Researchers at the Duke Cancer Institute have developed a tool for doctors to forecast the potential survival of patients with advanced prostate cancer, enabling them to better and rapidly assess whether to try additional rounds of treatment or seek clinical trials.

The findings are published online in the Journal of the National Cancer Institute.

“Several new treatments have been developed in recent years that prolong life for men with metastatic prostate cancer,” Susan Halabi, professor of biostatistics and bioinformatics at Duke and lead author of the study, said in a statement accompanying the study's publication. “As a result, it’s increasingly important to provide a clear prognostic picture that can help guide both doctors and patients to the best options.”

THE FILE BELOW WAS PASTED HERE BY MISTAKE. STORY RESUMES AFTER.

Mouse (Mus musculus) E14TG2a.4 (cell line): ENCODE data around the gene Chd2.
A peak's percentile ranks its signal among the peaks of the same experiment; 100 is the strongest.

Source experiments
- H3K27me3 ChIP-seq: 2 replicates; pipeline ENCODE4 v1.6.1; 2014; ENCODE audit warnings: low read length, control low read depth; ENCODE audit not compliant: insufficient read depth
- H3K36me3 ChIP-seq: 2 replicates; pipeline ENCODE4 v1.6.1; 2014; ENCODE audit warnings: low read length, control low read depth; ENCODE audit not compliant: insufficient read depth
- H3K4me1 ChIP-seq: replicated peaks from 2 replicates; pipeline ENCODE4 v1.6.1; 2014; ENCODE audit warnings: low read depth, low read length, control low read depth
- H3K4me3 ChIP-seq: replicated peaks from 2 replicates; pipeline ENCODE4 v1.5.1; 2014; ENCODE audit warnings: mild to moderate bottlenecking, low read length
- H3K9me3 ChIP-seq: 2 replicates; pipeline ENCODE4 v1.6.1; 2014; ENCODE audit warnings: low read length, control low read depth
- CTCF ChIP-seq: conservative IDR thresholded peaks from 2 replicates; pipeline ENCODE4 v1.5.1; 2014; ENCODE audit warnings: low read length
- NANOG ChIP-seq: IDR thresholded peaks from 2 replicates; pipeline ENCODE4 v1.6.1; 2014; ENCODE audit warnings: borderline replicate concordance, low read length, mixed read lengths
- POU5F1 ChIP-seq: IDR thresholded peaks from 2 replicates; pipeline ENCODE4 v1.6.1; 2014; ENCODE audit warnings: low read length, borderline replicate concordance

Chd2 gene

In their study, Halabi and colleagues developed and validated the new prognostic tool using two different clinical trials of prostate cancer patients whose cancer returned after they had undergone a regimen of docetaxel, the standard first-round chemotherapy that is used after hormone treatments have been ineffective.

The researchers' approach provides an understanding of the complex interactions between the host, the tumor factors, and clinical outcomes.

By plugging in 17 variables – including pain intensity, measurable disease, race, age, body mass index and others - the researchers homed in certain key factors that were relevant to overall survival.

 

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